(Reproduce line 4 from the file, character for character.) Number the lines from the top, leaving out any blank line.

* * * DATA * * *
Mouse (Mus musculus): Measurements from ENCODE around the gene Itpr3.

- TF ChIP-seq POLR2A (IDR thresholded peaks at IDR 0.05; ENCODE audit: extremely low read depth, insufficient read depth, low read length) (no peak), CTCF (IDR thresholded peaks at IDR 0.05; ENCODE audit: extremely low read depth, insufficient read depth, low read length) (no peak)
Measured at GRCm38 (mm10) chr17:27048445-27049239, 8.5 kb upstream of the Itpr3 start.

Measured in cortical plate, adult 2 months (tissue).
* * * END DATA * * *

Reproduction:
Measured in cortical plate, adult 2 months (tissue).